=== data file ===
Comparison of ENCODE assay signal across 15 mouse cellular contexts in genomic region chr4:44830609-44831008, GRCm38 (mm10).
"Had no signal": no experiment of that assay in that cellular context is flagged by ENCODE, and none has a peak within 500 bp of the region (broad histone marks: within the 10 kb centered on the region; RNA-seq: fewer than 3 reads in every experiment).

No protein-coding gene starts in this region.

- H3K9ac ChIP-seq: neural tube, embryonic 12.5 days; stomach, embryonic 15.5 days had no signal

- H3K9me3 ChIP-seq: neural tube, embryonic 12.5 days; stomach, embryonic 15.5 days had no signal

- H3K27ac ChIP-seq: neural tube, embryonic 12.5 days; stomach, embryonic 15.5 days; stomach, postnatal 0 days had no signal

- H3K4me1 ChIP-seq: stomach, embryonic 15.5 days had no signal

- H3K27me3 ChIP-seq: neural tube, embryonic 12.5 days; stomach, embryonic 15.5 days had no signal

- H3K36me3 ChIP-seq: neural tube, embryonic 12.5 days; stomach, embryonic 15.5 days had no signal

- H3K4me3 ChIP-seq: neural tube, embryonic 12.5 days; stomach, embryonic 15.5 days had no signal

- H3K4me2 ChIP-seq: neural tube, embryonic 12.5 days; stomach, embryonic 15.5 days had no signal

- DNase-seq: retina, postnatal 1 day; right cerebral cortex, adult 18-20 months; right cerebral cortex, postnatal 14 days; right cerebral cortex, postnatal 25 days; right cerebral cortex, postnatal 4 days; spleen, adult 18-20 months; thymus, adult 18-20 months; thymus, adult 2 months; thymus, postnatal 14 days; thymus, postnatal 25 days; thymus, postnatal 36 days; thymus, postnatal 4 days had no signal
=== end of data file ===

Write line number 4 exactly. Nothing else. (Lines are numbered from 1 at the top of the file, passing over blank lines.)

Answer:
- H3K9ac ChIP-seq: neural tube, embryonic 12.5 days; stomach, embryonic 15.5 days had no signal